In early nineteenth century Britain, grave robbing had become such a problem that numerous devices were invented to secure one’s everlasting peace. One such device, “The Patent Coffin,” was devised by a London candle maker named Edward Bridgeman: made out of iron, with concealed spring catches that prevented any would-be resurrectionists from prying off the lid; additionally the sides were joined in a manner that would prevent anyone from being able to pry them apart. The Patent Coffin was so popular that songs were written about it, such as this broadsheet, credited to a “Mr. Didben”:
Here’s what happens when you take a cheap print, do a mediocre matte job with a store-bought frame, and then hang it in a room with high humidity so that the crappy tape you used to center the print loses its grip.
Apropos of not much at all, here’s an image I took of a great trepanned skull. It was discovered during the excavation of Monte Albán in Oaxaca.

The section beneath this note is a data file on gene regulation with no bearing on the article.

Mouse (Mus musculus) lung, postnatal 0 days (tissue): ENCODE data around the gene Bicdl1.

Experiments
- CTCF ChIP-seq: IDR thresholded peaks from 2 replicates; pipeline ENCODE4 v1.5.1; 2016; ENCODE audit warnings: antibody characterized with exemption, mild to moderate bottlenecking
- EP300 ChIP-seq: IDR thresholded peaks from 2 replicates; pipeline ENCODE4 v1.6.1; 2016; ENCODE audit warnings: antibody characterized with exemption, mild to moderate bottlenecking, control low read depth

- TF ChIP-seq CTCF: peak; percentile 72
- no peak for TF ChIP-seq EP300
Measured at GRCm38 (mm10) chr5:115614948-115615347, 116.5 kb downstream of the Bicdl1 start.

Phrenology was a science for an uncertain time, and perhaps no one exemplified this better than the phrenologist and revolutionary Gustav von Struve. The young Struve had come to Mannheim in Baden, Germany, to practice law, but his ambitions quickly grew. He began actively to promote both phrenology and radical reform, which he saw as inextricably linked.
Ever since Gall’s expulsion from Vienna, German-speaking countries had lagged behind the rest of Europe when it came to phrenology. For Struve, this rejection accounted for Germany’s lack of progress and why it still lay captive to oppressive religious and aristocratic regimes. He set out to remedy the problem, co-founding the German-language Phrenological Journal and advocating tirelessly for the New Science. Combe recognized the value of his contributions in his own A System of Phrenology, and the Fowlers regularly translated excerpts of his work in their own journal. His colleague Alexander Herzen claimed that Struve was so devoted to phrenology that he deliberately chose a wife who lacked a “passion” bump.